We are all pretty familiar with Lead Based Paint and how to test for it. But galvanized water pipes are now becoming a cause for concern and were commonly used up through the 1980s. Galvanizing is a 150-year-old metallurgical process used to coat steel or iron with zinc to inhibit corrosion. One can typically expect to get anywhere from 30 – 70 years of life out of galvanized pipes used for water delivery. So when did lead become a concern with these types of pipes?
Signs of Galvanized Pipe Failure
Low water pressure, discolored water, and leaks are symptoms of failing galvanized pipes. Leaks typically show themselves at exposed threaded joints as the galvanized coating is compromised when threaded or at small corrosion spots of the outer surface of the pipe that leak periodically (leaking and self-sealing) until severe enough to leak continuously. These are often undetectable pinhole leaks somewhere in hidden wall cavities. A hidden moisture source that will often lead to a mold infestation.
Galvanized Pipes and Lead
Lead in drinking water typically originates from lead pipes or bronze/brass fittings that contain lead. But now a new study has revealed that galvanized steel pipes coated with zinc that contains lead can also be a significant source of lead contamination in drinking water. When copper pipes are fitted upstream from galvanized steel piping, lead release from zinc coating downstream can be exacerbated.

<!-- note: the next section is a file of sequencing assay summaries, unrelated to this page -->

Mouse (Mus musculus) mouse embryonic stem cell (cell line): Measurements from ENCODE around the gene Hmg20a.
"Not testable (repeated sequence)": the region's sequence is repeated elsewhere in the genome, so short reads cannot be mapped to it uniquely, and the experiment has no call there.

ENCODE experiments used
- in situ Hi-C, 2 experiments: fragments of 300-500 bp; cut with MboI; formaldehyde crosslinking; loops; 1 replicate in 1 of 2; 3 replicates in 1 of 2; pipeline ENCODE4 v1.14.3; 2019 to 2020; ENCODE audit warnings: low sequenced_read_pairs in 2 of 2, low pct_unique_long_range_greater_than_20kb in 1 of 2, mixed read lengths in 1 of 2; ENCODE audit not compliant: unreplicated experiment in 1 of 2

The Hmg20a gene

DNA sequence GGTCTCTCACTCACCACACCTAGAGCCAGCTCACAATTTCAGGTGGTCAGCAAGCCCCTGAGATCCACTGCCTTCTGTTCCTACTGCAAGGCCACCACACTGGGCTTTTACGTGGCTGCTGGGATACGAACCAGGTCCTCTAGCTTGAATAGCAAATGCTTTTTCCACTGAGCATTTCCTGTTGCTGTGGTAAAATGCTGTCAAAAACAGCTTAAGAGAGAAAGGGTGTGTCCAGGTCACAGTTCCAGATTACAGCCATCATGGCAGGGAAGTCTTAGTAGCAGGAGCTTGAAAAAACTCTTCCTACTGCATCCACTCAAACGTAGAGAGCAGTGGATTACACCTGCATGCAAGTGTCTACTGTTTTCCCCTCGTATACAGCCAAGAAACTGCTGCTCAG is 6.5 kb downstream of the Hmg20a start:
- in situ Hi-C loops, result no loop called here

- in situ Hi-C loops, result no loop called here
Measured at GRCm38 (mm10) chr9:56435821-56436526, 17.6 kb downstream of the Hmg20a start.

Lead Contamination Risks
Lead is highly toxic to humans and animals (even in low doses). Lead can enter the body through ingestion or dissolved in drinking water. Children are particularly vulnerable to lead poisoning where the Centers for Disease Control and Prevention (CDC) note the following ill-health effects:
- Central Nervous System Damage
- Learning and Attention Deficits
- Behavioral Issues
- Slow Physical/Mental Development
- Impaired Vision/Motor Co-ordination
- Poor Hearing
Adults show the following symptoms when exposed to higher / long term lead:
- High Blood Pressure
- Kidney Problems
- Neurological Problems
- Disrupts Reproductive Systems
- Decreases Fertility
- Fetal Development Problems
- Disrupts Digestive Systems
- Difficulty Concentrating
- Memory Loss
- Painful Muscles and Joints
What’s One to Do With Galvanized Water Pipes?
First, stop drinking water from the tap and look into a good lead water filter (as an interim treatment) and/or bottled water delivery services. Then have your home’s water supply tested for lead that you can often do yourself. The best course of action (long-term) is to replace the galvanized water pipes in your home with newer non-lead bearing pipes. Still not sure what to do or not comfortable doing it yourself, then call the Building Biologists at GreenWorks to help.